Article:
Jon Woods, General Manager of Coca-Cola Great Britain and Ireland, released a blog post on the official Coca-Cola website, pointing out that taxing soft drinks containing sugar is not the solution to solve obesity.
"While we agree with the Government that obesity rates are too high and need to be reduced, we do not believe additional taxes are the solution. There is no reliable evidence from anywhere in the world that shows taxing food and drink – let alone just some soft drinks - has changed people’s behaviour and made them thinner," Woods said.
"We are a consumer-led business. We listen to and respond to our consumers, and for several years they have been telling us they want a greater choice of lower and no sugar drinks. We have responded to this by reformulating many of our drinks to reduce their sugar content, introducing smaller packs and increasing the marketing investment in our no sugar options."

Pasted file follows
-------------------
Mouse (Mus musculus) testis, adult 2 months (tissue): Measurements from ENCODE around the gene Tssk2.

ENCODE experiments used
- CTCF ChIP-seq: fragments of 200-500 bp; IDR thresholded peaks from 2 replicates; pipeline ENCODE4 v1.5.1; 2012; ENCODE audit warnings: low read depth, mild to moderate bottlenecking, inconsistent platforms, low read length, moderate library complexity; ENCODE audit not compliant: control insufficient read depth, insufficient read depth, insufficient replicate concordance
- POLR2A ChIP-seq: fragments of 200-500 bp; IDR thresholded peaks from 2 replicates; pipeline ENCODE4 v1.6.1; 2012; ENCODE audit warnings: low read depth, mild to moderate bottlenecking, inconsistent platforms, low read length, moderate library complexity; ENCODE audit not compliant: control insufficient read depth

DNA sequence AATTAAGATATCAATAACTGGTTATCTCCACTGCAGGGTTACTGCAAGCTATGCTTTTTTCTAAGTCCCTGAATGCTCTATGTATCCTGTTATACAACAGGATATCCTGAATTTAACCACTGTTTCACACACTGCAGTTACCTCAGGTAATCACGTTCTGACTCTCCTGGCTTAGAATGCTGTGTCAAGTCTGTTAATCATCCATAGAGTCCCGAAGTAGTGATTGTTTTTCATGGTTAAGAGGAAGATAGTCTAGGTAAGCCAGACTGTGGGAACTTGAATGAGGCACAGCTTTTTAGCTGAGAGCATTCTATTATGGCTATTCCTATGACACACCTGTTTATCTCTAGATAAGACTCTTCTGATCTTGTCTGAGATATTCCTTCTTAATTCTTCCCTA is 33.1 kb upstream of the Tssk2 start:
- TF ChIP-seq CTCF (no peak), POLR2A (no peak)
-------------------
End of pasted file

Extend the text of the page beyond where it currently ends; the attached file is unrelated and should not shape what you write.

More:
Woods insisted that Coke's active response to its customer feedback will be more effective in helping people reduce their sugar intake.
"As well as being ineffective, the sugar tax will not just impact the manufacturers of soft drinks, but also the thousands of businesses – the sugar farmers, suppliers, pubs, restaurants and newsagents - for whom soft drinks are a vital part of their trade," he said.
"It will also hit consumers in the pocket regardless of what they drink. The Office of Budget Responsibility (OBR) has reported that it will cost more than £1bn in its first year due to an increase in interest payments on inflation-linked Government loans."
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